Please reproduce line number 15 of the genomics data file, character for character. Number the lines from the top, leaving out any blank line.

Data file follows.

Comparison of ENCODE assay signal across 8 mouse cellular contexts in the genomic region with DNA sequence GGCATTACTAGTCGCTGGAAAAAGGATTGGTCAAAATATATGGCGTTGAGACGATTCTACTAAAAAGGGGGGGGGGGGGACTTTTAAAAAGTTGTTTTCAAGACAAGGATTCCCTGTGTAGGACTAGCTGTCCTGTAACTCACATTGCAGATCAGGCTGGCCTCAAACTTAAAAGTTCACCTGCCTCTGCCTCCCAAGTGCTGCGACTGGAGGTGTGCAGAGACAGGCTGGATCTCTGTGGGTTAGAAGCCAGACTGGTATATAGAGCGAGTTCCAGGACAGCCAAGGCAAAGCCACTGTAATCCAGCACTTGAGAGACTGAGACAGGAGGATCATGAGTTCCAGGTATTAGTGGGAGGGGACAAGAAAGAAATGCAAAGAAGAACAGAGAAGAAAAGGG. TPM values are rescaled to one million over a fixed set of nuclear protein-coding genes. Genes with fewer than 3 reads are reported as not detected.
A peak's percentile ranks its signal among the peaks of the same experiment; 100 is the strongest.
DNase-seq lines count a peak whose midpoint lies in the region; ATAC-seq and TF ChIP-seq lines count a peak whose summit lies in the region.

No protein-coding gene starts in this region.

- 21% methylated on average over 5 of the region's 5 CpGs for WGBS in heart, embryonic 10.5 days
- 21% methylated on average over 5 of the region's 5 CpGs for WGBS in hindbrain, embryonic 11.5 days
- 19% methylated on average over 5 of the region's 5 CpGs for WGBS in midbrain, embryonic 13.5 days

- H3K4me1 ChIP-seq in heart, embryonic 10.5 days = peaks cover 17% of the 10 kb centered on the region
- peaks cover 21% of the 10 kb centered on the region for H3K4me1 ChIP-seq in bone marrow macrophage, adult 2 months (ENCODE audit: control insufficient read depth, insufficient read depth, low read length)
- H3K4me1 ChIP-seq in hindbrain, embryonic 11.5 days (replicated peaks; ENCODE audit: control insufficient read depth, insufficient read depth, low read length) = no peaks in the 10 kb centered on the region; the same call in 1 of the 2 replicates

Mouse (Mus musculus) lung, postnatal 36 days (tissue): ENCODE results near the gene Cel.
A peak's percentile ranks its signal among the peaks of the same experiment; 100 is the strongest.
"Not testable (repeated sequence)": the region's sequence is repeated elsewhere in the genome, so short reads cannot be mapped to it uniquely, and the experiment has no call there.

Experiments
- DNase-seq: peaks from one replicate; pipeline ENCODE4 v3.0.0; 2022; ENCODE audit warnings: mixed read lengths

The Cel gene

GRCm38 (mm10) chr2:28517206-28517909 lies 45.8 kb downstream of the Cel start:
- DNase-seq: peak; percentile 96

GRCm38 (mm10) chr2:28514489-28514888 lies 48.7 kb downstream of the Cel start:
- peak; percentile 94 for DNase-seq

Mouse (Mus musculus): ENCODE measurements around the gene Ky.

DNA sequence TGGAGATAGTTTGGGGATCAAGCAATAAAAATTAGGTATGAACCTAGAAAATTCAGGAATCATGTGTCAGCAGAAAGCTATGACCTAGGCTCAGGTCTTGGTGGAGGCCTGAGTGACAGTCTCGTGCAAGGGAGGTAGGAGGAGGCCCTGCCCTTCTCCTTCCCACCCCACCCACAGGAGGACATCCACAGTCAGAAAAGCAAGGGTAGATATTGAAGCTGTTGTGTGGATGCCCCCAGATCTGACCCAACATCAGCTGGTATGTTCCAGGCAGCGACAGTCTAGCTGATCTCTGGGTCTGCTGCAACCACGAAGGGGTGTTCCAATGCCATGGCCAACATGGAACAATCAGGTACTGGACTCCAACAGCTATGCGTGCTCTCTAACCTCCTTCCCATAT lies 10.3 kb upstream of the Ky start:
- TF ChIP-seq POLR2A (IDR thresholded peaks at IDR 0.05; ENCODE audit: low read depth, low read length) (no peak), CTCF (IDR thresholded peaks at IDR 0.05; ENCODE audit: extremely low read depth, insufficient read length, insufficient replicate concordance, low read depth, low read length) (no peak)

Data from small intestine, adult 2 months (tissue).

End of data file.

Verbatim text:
- DNase-seq: peaks from one replicate; pipeline ENCODE4 v3.0.0; 2022; ENCODE audit warnings: mixed read lengths